xmodulo: Have you ever wanted to create a webpage or process user input from a web-based form using Python?

Phoronix: Vitesse: Using LLVM To Speed Up Databases

Friday 17th of October 2014 03:53:54 PM
A new start-up is attempting to speed up PostgreSQL database performance by leveraging the LLVM compiler infrastructure...

Phoronix: AMD Is Restructuring Again, Losing 7% Of Employees

Friday 17th of October 2014 03:42:46 PM
AMD reported their Q3'2014 results yesterday and they weren't good for the company. AMD will be restructuring again and will be slashing their global headcount by about 7%...

Slashdot: Debian Talks About Systemd Once Again

Friday 17th of October 2014 03:40:00 PM
An anonymous reader writes: A couple of months ago the technical committee for Debian decided in favor of systemd. This is now a subject for discussion once again, and Ian Jackson says he wants a general resolution, so every developer within the Debian project can decide. After a short time, the required amount of supporters was reached, and the discussion can start once again.

Read more of this story at Slashdot.

TuxMachines: AMD's Radeon R9 285 On Linux Offers Good OpenCL Performance

Friday 17th of October 2014 03:38:46 PM

In complementing this week's Linux review of the AMD Radeon R9 285 and follow-up articles with some extra GPU scaling tests and Catalyst AI Linux benchmarks, here's some more OpenCL R9 285 "Tonga" performance numbers under Ubuntu compared to what was shared in the original Linux review.

For those interested I ran some more OpenCL benchmarks of the Radeon R9 285 with the fglrx 14.30 series driver on Ubuntu 14.04 LTS with the Linux 3.15 kernel against an assortment of other NVIDIA/AMD graphics cards as used in these recent Linux hardware reviews.

read more

TuxMachines: Feature-creep will ensure that systemd stays

Friday 17th of October 2014 03:32:46 PM

Nussbaum was, no doubt, sincere in what he said. But his remedy to avoid what has become a major issue for many Debian users can only be used for so long.

Feature-creep is a major aspect of systemd. It seems to want to take over the entire Linux system and poke its tentacles into unwanted places. And there is no better way to describe this feature than the way senior systems administrator, Craig Sanders, did recently.

read more

TuxMachines: Qt 5.4 Beta Available

Friday 17th of October 2014 03:28:14 PM

I am extremely happy to announce that Qt 5.4 Beta is now available for download. There are a lot of new and interesting things in Qt 5.4 and I will try to summarize the most important highlights in this blog post.

read more

Phoronix: Linux Testing Of The NVIDIA GeForce GTX 970

Friday 17th of October 2014 03:00:00 PM
After last month's review of the NVIDIA GeForce GTX 980 on Linux, many Phoronix readers expressed interest in seeing tests of the GeForce GTX 970, another powerful Maxwell graphics card but costs much less than the GTX 980. I now have my hands on an EVGA GeForce GTX 970 and am working on Linux performance benchmarks for this graphics card...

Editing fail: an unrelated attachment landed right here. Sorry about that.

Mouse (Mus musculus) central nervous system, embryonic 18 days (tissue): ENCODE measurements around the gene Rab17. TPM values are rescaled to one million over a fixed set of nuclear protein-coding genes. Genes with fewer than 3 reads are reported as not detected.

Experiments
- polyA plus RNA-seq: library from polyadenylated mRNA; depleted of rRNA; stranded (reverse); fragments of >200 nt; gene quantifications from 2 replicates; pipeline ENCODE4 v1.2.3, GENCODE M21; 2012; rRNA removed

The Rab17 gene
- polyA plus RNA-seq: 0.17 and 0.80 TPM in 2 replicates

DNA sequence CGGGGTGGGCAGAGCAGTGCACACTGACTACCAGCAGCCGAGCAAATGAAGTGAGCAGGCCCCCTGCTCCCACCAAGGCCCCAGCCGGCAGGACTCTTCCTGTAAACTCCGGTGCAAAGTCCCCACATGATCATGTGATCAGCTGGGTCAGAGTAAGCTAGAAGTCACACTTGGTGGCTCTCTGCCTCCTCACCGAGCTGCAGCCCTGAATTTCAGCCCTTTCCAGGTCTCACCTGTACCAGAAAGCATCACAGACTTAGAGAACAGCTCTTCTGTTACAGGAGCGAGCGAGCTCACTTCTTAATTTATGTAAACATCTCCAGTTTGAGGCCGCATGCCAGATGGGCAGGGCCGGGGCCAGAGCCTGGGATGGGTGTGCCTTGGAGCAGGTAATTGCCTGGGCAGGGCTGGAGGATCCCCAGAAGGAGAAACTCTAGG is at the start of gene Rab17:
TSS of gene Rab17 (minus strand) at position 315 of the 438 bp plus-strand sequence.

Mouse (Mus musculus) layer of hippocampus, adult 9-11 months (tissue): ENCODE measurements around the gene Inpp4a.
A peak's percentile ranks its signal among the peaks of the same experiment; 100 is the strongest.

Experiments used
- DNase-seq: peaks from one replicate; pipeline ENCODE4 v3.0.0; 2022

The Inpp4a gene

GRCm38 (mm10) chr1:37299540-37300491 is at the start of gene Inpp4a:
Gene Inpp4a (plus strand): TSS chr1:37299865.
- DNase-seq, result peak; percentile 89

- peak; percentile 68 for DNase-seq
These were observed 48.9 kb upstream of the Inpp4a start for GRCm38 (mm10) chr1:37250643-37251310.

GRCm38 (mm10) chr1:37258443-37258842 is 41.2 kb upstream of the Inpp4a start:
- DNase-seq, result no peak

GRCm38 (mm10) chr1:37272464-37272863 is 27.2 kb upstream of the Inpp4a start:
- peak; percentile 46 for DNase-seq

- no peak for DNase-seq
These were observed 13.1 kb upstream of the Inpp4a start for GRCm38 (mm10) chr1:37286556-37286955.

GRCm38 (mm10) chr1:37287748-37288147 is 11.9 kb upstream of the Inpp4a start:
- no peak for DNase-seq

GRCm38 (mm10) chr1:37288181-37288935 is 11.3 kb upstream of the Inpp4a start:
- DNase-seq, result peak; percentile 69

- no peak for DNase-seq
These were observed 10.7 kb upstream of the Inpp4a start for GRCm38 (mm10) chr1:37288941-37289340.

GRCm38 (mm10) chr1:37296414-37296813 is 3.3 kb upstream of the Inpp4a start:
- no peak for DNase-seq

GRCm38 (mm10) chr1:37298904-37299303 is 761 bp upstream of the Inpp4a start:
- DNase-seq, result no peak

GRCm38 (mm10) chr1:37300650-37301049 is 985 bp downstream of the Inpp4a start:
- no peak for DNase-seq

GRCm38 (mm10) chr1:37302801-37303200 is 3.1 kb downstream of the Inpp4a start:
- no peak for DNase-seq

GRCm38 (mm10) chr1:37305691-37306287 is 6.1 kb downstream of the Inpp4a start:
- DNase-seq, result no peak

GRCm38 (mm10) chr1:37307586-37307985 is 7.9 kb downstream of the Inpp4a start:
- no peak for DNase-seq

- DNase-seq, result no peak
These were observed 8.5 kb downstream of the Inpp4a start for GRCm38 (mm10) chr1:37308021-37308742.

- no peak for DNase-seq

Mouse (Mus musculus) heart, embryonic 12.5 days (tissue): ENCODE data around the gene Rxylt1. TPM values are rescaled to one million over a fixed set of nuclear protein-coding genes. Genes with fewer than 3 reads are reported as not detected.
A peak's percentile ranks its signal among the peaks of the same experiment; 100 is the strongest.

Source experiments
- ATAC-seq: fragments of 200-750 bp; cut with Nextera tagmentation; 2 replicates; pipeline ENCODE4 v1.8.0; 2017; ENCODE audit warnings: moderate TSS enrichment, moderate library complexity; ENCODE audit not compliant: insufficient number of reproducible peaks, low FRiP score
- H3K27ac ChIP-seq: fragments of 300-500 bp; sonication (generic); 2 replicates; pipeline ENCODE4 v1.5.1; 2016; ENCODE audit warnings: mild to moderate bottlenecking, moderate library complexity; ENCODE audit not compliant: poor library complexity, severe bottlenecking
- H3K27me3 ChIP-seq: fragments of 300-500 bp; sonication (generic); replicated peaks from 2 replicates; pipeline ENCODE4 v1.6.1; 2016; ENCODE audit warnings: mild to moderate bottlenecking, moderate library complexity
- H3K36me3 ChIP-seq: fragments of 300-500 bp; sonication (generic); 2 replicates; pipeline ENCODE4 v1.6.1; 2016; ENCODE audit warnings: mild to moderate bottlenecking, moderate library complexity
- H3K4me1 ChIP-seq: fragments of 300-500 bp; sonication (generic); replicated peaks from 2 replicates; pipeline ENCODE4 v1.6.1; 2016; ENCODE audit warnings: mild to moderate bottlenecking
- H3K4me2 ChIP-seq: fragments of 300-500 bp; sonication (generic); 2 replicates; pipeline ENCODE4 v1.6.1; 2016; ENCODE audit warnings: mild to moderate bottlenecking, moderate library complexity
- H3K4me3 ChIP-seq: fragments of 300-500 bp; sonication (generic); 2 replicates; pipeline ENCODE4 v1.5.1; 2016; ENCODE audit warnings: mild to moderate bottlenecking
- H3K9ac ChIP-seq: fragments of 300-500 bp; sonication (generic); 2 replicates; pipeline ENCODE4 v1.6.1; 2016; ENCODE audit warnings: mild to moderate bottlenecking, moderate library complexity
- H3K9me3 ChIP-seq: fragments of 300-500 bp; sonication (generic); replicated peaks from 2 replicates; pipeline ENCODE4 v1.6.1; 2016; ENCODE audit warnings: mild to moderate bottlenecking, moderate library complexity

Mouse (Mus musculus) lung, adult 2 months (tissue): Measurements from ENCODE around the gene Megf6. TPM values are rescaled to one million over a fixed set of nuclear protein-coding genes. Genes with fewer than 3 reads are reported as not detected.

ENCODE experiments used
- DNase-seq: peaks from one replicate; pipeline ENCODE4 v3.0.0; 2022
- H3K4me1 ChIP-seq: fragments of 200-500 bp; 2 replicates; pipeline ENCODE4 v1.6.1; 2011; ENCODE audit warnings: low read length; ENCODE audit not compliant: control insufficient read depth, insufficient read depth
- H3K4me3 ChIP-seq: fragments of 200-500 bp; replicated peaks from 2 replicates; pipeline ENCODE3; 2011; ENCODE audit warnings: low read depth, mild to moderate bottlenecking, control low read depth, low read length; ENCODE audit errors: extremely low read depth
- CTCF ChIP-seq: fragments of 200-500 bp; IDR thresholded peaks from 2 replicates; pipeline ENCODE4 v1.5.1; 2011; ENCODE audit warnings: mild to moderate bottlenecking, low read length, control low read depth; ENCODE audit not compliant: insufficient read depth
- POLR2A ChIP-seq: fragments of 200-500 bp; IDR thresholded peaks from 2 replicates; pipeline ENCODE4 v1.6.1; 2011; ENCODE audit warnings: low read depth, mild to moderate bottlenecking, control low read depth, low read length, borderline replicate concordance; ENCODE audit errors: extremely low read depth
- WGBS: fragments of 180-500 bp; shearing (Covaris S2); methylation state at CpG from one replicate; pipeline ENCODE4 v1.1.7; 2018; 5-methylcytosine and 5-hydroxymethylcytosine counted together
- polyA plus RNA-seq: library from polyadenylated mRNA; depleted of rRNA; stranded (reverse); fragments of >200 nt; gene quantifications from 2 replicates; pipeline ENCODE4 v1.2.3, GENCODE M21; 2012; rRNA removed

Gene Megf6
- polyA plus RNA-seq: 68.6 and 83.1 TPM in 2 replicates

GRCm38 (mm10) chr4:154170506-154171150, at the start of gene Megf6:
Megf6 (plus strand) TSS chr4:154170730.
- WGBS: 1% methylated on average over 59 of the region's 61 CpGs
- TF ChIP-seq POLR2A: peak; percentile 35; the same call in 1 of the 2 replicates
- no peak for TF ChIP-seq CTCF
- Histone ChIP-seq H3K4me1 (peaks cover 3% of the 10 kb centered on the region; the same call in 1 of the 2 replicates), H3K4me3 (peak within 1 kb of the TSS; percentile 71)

More in Tux Machines

OpenStack Juno is out, Debian (and Ubuntu Trusty ports) packages ready

This is just a quick announce: Debian packages for Juno are out. In fact, they were ready the day of the release, on the 16th of October. I uploaded it all (to Experimental) the same day, literally a few hours after the final released was git tagged. But I had no time to announce it. This week-end, I took the time to do an Ubuntu Trusty port, which I also publish (it’s just a mater of rebuilding all, and it should work out of the box). Here are the backports repositories. For Wheezy: deb juno-backports main deb juno main For trusty: deb trusty-juno-backports main Read more

Video: Systemd the Core OS (no coughing)

There has been so much negative stuff about systemd on teh Interwebs lately. It is so sad. Quite a few distros picked systemd because they liked a lot of the features it has. Why do the people who like systemd actually like it? Sure, if you look hard enough, you can find those answers... but I remembered a video where the man himself explains it. Read more

GParted 0.20 Improves Btrfs Support

GParted 0.20.0 is out today with a release that primarily improves Btrfs support. The improved Btrfs support comes via now handling support for resizing Btrfs file-systems that span multiple devices. GParted 0.20 also has GRUB2 restoration steps added to the help manual plus various translation updates. Read more

Ubuntu Touch RTM Update Is Out, Has Better Performance and Beautiful New Indicators

Ubuntu developers had some minor problems in the week before with all sorts of bugs that were popping out. They postponed the release of a new update for the Ubuntu Touch RTM and, at one point, they even got everyone to focus on fixing the problems and nothing else. Now they have a new version out and progress really shows. Users who already have Ubuntu Touch on their phones might have noticed that the number of features added to the system have diminished drastically, but that's the way it should be. The system is getting closer to its final stages and there is little reason to add new options now. The current form of the OS is not very far from the official release, so only fixes remain to be made. Read more